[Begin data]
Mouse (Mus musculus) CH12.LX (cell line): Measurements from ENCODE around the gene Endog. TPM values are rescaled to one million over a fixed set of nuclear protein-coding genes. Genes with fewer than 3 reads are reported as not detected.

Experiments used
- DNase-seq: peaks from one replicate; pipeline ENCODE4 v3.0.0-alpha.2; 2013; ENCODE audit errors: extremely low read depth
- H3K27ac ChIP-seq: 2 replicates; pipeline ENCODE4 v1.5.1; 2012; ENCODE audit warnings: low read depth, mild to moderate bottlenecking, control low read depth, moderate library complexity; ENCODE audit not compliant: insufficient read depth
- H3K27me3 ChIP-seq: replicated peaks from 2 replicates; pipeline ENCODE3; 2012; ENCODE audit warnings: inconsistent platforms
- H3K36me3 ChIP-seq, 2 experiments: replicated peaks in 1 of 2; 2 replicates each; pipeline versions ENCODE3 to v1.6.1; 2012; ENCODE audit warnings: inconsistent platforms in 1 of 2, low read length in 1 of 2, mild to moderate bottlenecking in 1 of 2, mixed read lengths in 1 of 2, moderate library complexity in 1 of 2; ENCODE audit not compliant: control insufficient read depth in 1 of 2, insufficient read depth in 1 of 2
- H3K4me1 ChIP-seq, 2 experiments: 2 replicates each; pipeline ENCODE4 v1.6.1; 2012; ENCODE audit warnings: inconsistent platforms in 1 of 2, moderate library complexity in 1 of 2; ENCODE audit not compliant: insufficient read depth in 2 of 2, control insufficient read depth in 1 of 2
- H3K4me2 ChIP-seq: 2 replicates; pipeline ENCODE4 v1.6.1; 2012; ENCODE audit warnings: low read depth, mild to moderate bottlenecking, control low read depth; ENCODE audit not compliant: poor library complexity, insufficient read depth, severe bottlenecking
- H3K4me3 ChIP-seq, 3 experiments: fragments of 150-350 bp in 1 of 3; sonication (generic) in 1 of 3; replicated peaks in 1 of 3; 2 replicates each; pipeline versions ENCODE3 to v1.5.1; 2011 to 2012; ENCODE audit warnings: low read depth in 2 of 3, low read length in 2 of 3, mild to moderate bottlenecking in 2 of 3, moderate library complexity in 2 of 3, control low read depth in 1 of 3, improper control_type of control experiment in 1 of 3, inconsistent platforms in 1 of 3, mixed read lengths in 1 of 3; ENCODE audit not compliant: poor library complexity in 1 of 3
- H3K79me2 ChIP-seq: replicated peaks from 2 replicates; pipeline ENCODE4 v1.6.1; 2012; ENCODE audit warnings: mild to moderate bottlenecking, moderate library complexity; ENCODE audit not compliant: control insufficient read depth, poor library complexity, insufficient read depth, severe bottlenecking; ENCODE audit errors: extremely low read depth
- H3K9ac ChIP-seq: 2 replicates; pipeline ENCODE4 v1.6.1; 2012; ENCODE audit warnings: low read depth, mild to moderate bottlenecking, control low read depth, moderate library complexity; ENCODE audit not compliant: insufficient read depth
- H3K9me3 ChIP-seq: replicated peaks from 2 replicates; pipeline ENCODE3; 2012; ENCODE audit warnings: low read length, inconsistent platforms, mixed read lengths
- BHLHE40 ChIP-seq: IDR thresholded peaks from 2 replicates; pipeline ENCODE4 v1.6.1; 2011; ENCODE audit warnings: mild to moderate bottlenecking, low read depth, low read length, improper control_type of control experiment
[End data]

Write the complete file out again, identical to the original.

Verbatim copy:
Mouse (Mus musculus) CH12.LX (cell line): Measurements from ENCODE around the gene Endog. TPM values are rescaled to one million over a fixed set of nuclear protein-coding genes. Genes with fewer than 3 reads are reported as not detected.

Experiments used
- DNase-seq: peaks from one replicate; pipeline ENCODE4 v3.0.0-alpha.2; 2013; ENCODE audit errors: extremely low read depth
- H3K27ac ChIP-seq: 2 replicates; pipeline ENCODE4 v1.5.1; 2012; ENCODE audit warnings: low read depth, mild to moderate bottlenecking, control low read depth, moderate library complexity; ENCODE audit not compliant: insufficient read depth
- H3K27me3 ChIP-seq: replicated peaks from 2 replicates; pipeline ENCODE3; 2012; ENCODE audit warnings: inconsistent platforms
- H3K36me3 ChIP-seq, 2 experiments: replicated peaks in 1 of 2; 2 replicates each; pipeline versions ENCODE3 to v1.6.1; 2012; ENCODE audit warnings: inconsistent platforms in 1 of 2, low read length in 1 of 2, mild to moderate bottlenecking in 1 of 2, mixed read lengths in 1 of 2, moderate library complexity in 1 of 2; ENCODE audit not compliant: control insufficient read depth in 1 of 2, insufficient read depth in 1 of 2
- H3K4me1 ChIP-seq, 2 experiments: 2 replicates each; pipeline ENCODE4 v1.6.1; 2012; ENCODE audit warnings: inconsistent platforms in 1 of 2, moderate library complexity in 1 of 2; ENCODE audit not compliant: insufficient read depth in 2 of 2, control insufficient read depth in 1 of 2
- H3K4me2 ChIP-seq: 2 replicates; pipeline ENCODE4 v1.6.1; 2012; ENCODE audit warnings: low read depth, mild to moderate bottlenecking, control low read depth; ENCODE audit not compliant: poor library complexity, insufficient read depth, severe bottlenecking
- H3K4me3 ChIP-seq, 3 experiments: fragments of 150-350 bp in 1 of 3; sonication (generic) in 1 of 3; replicated peaks in 1 of 3; 2 replicates each; pipeline versions ENCODE3 to v1.5.1; 2011 to 2012; ENCODE audit warnings: low read depth in 2 of 3, low read length in 2 of 3, mild to moderate bottlenecking in 2 of 3, moderate library complexity in 2 of 3, control low read depth in 1 of 3, improper control_type of control experiment in 1 of 3, inconsistent platforms in 1 of 3, mixed read lengths in 1 of 3; ENCODE audit not compliant: poor library complexity in 1 of 3
- H3K79me2 ChIP-seq: replicated peaks from 2 replicates; pipeline ENCODE4 v1.6.1; 2012; ENCODE audit warnings: mild to moderate bottlenecking, moderate library complexity; ENCODE audit not compliant: control insufficient read depth, poor library complexity, insufficient read depth, severe bottlenecking; ENCODE audit errors: extremely low read depth
- H3K9ac ChIP-seq: 2 replicates; pipeline ENCODE4 v1.6.1; 2012; ENCODE audit warnings: low read depth, mild to moderate bottlenecking, control low read depth, moderate library complexity; ENCODE audit not compliant: insufficient read depth
- H3K9me3 ChIP-seq: replicated peaks from 2 replicates; pipeline ENCODE3; 2012; ENCODE audit warnings: low read length, inconsistent platforms, mixed read lengths
- BHLHE40 ChIP-seq: IDR thresholded peaks from 2 replicates; pipeline ENCODE4 v1.6.1; 2011; ENCODE audit warnings: mild to moderate bottlenecking, low read depth, low read length, improper control_type of control experiment